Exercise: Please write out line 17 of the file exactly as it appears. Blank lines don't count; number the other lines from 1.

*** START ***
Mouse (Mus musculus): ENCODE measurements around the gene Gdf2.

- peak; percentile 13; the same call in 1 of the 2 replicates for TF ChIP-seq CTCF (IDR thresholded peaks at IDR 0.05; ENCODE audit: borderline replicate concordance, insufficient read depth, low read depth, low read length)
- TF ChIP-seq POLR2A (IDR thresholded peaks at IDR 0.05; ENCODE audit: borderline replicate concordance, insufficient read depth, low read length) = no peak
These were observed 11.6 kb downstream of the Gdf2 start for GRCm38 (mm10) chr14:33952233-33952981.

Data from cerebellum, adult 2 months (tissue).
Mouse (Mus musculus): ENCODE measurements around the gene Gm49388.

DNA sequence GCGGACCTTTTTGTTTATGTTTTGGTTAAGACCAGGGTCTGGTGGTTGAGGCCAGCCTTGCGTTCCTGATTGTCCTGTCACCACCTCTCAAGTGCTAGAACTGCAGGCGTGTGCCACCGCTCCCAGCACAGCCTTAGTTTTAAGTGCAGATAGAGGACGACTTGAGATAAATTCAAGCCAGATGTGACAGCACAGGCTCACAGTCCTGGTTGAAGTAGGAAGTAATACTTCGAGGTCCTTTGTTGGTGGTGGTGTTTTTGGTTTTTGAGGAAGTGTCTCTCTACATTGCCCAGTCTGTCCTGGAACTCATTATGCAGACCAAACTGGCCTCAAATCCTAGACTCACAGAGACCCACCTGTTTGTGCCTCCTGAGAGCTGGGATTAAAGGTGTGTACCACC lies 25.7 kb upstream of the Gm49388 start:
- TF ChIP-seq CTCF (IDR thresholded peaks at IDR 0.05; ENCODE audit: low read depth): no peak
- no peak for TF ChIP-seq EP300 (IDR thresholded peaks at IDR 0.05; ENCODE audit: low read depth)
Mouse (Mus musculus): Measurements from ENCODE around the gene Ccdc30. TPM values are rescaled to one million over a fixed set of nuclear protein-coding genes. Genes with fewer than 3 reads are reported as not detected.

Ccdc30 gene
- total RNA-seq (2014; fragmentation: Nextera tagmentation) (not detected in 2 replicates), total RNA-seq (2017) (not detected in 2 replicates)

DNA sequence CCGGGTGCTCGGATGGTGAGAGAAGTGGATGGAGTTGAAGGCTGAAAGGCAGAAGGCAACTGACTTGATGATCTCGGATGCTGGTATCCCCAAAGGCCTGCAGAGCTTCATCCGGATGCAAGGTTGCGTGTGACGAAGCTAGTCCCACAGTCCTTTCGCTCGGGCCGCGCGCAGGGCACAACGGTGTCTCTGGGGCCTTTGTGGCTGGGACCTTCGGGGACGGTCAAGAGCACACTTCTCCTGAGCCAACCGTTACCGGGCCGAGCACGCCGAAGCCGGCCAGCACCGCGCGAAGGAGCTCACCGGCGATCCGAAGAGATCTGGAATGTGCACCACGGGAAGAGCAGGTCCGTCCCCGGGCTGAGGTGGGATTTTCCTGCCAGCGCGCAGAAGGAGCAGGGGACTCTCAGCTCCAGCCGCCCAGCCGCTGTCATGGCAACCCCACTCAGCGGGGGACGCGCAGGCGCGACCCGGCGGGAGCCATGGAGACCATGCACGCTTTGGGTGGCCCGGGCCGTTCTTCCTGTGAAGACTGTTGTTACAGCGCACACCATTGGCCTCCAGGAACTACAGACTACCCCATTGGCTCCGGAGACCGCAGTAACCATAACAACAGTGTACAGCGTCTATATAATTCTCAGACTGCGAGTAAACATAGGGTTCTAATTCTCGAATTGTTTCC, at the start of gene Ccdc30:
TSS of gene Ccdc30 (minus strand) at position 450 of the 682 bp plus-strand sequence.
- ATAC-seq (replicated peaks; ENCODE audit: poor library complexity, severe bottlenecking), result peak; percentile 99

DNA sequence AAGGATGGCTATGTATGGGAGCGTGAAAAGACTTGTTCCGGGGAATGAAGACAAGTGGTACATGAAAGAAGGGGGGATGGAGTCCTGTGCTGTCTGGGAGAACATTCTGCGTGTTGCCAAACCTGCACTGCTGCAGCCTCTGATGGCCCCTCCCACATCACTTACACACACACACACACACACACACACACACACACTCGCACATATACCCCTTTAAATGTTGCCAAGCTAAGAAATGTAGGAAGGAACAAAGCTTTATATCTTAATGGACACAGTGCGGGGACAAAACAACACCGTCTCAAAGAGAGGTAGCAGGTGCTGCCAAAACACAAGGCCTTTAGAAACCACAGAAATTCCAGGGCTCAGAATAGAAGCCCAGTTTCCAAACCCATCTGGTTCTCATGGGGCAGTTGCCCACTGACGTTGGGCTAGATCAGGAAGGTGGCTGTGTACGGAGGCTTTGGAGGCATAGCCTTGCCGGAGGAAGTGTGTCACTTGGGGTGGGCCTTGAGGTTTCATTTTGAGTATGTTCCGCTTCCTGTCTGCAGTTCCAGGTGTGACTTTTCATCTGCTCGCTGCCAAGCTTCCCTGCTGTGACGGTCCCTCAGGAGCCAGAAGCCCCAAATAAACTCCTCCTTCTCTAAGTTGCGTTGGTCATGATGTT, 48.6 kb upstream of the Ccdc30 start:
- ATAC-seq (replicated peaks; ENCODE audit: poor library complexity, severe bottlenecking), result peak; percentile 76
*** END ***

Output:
- ATAC-seq (replicated peaks; ENCODE audit: poor library complexity, severe bottlenecking), result peak; percentile 76